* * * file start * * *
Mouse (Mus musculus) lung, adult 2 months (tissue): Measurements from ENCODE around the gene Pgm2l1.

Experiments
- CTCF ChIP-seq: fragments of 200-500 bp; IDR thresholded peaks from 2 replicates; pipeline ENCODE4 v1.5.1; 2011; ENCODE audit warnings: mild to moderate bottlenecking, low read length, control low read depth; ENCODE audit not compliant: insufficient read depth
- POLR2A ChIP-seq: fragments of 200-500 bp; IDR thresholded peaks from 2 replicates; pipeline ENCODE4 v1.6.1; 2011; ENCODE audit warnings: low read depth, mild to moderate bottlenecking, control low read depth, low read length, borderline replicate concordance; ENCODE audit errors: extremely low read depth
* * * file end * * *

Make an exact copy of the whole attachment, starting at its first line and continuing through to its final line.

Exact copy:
Mouse (Mus musculus) lung, adult 2 months (tissue): Measurements from ENCODE around the gene Pgm2l1.

Experiments
- CTCF ChIP-seq: fragments of 200-500 bp; IDR thresholded peaks from 2 replicates; pipeline ENCODE4 v1.5.1; 2011; ENCODE audit warnings: mild to moderate bottlenecking, low read length, control low read depth; ENCODE audit not compliant: insufficient read depth
- POLR2A ChIP-seq: fragments of 200-500 bp; IDR thresholded peaks from 2 replicates; pipeline ENCODE4 v1.6.1; 2011; ENCODE audit warnings: low read depth, mild to moderate bottlenecking, control low read depth, low read length, borderline replicate concordance; ENCODE audit errors: extremely low read depth